Stratification and Monitoring of Juvenile Idiopathic Arthritis Patients by Synovial Proteome Analysis

David Gibson, Sorcha Finnegan, Grant Jordan, Caitriona Scaife, Simon Brockbank, Jim Curry, Catherine McAllister, Stephen Pennington, Michael Dunn, Madeleine Rooney

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Juvenile idiopathic arthritis (JIA) comprises a poorly understood group of chronic, childhood onset, autoimmune diseases with variable clinical outcomes. We investigated whether profiling of the synovial fluid (SF) proteome by a fluorescent dye based, two-dimensional gel (DIGE) approach could distinguish patients in whom inflammation extends to affect a large number of joints, early in the disease process. SF samples from 22 JIA patients were analyzed: 10 with oligoarticular arthritis, 5 extended oligoarticular and 7 polyarticular disease. SF samples were labeled with Cy dyes and separated by two-dimensional electrophoresis. Multivariate analyses were used to isolate a panel of proteins which distinguish patient subgroups. Proteins were identified using MALDI-TOF mass spectrometry with expression further verified by Western immunoblotting and immunohistochemistry. Hierarchical clustering based on the expression levels of a set of 40 proteins segregated the extended oligoarticular from the oligoarticular patients (p <0.05). Expression patterns of the isolated protein panel have also been observed overtime, as disease spreads to multiple joints. The data indicates that synovial fluid proteome profiles could be used to stratify patients based on risk of disease extension. These protein profiles may also assist in monitoring therapeutic responses over time and help predict joint damage.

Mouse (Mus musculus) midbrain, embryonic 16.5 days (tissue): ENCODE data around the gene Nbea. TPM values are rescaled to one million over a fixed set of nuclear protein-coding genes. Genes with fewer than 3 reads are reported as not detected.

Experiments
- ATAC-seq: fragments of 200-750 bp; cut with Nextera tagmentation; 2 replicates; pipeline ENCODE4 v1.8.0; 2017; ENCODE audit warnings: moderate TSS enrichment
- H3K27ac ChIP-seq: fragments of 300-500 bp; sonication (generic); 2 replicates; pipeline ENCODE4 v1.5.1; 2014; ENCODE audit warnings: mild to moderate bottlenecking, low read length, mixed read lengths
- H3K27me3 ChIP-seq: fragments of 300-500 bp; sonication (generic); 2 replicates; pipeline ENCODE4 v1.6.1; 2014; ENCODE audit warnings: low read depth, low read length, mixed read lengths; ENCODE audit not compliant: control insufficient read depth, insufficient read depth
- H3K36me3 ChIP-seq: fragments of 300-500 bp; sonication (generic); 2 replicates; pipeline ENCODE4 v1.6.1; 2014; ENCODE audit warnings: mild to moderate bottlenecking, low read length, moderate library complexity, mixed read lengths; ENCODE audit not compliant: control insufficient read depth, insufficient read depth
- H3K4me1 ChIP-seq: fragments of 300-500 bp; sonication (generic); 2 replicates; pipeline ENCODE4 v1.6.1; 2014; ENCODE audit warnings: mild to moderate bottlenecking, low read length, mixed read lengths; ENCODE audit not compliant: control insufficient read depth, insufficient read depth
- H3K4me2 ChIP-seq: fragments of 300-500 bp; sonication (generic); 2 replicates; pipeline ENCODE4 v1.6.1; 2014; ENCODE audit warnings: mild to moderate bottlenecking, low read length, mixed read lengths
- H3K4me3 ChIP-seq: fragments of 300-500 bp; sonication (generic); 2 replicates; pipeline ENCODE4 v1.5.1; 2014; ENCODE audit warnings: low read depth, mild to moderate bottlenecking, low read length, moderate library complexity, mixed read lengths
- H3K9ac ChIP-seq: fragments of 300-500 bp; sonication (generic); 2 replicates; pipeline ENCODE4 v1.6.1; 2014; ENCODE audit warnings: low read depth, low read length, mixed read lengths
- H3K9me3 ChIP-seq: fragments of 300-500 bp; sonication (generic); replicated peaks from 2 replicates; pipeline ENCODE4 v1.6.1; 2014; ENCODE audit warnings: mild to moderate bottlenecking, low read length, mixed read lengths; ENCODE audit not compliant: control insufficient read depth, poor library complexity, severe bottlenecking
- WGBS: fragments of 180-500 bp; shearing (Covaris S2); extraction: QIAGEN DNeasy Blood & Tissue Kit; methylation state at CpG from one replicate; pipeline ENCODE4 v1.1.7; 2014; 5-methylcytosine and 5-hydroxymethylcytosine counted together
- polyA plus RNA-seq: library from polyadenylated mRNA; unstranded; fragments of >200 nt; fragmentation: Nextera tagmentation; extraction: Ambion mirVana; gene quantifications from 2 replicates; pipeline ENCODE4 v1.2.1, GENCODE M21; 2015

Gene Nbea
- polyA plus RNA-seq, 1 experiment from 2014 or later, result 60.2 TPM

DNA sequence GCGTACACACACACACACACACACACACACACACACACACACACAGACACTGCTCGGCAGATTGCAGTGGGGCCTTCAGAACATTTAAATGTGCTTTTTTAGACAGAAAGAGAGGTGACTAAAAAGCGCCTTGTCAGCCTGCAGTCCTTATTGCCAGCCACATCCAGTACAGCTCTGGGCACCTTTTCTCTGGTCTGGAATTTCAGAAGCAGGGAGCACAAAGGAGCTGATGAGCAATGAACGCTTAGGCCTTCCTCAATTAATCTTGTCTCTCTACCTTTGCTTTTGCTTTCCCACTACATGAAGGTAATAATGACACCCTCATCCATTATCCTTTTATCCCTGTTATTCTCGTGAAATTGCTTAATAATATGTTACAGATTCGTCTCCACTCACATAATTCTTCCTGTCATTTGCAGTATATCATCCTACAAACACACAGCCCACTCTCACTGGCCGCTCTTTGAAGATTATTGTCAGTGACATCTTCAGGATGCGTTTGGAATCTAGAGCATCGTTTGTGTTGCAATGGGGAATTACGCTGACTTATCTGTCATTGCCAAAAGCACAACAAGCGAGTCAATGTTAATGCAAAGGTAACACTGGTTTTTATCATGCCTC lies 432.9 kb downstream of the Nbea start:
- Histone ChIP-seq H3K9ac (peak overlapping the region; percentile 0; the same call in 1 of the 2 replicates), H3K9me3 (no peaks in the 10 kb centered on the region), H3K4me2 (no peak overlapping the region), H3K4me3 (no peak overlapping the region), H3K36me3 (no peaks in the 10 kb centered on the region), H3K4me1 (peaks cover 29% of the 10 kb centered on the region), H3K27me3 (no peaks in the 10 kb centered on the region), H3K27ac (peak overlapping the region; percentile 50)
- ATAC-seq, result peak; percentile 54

Original languageEnglish
Pages (from-to)5601-5609
Number of pages9
JournalJournal of Proteome Research
Issue number12
Early online date6 Nov 2009
Publication statusPublished (in print/issue) - 4 Dec 2009

Bibliographical note

This work has been supported by the Research and Development Office Northern Ireland Grant RRG 8.42 and an Arthritis Research Campaign Project Grant (to D.G. and M.R.). The Proteome Research Centre and UCD Conway Institute, UCD Dublin is funded by the Programme for Third Level Institutions (PRTLI), as administered by the Higher Education Authority (HEA) of Ireland.


  • Juvenile
  • arthritis
  • proteomics
  • inflammation
  • synovial


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